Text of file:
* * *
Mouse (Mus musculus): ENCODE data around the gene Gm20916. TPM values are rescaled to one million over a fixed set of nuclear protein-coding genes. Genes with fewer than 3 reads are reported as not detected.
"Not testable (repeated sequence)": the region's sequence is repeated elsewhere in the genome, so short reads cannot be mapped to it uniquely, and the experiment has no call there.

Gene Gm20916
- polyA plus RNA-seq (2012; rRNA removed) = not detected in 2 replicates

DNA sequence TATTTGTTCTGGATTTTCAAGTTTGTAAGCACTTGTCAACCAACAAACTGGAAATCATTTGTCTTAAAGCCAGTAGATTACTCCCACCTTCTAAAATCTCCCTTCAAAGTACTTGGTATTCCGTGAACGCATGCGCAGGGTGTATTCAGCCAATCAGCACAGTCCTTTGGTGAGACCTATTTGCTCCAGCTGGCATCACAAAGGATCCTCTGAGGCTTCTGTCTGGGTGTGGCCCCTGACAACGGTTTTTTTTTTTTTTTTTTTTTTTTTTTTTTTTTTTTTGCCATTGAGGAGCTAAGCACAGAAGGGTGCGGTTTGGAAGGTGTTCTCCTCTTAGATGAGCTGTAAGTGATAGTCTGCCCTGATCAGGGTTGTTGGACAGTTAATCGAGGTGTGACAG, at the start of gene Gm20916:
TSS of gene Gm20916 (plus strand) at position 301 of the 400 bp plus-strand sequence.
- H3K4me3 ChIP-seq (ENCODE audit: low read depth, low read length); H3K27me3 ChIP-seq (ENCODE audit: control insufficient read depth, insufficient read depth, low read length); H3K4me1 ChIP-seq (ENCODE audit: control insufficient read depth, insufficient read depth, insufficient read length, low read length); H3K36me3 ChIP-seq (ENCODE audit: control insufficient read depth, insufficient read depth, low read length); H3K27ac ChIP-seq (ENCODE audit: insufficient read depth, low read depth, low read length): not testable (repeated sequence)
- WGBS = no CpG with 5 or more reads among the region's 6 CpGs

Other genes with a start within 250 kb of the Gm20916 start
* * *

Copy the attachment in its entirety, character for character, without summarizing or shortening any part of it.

Mouse (Mus musculus): ENCODE data around the gene Gm20916. TPM values are rescaled to one million over a fixed set of nuclear protein-coding genes. Genes with fewer than 3 reads are reported as not detected.
"Not testable (repeated sequence)": the region's sequence is repeated elsewhere in the genome, so short reads cannot be mapped to it uniquely, and the experiment has no call there.

Gene Gm20916
- polyA plus RNA-seq (2012; rRNA removed) = not detected in 2 replicates

DNA sequence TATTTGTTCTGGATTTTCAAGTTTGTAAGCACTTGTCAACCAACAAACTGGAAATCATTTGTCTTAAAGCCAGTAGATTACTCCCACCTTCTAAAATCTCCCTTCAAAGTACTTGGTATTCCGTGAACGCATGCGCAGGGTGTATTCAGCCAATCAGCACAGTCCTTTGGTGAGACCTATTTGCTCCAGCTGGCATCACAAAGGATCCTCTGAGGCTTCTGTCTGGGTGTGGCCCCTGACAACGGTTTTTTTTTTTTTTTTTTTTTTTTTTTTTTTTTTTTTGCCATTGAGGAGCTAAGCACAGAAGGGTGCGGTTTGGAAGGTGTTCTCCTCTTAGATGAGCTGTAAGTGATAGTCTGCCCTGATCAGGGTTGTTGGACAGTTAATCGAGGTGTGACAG, at the start of gene Gm20916:
TSS of gene Gm20916 (plus strand) at position 301 of the 400 bp plus-strand sequence.
- H3K4me3 ChIP-seq (ENCODE audit: low read depth, low read length); H3K27me3 ChIP-seq (ENCODE audit: control insufficient read depth, insufficient read depth, low read length); H3K4me1 ChIP-seq (ENCODE audit: control insufficient read depth, insufficient read depth, insufficient read length, low read length); H3K36me3 ChIP-seq (ENCODE audit: control insufficient read depth, insufficient read depth, low read length); H3K27ac ChIP-seq (ENCODE audit: insufficient read depth, low read depth, low read length): not testable (repeated sequence)
- WGBS = no CpG with 5 or more reads among the region's 6 CpGs

Other genes with a start within 250 kb of the Gm20916 start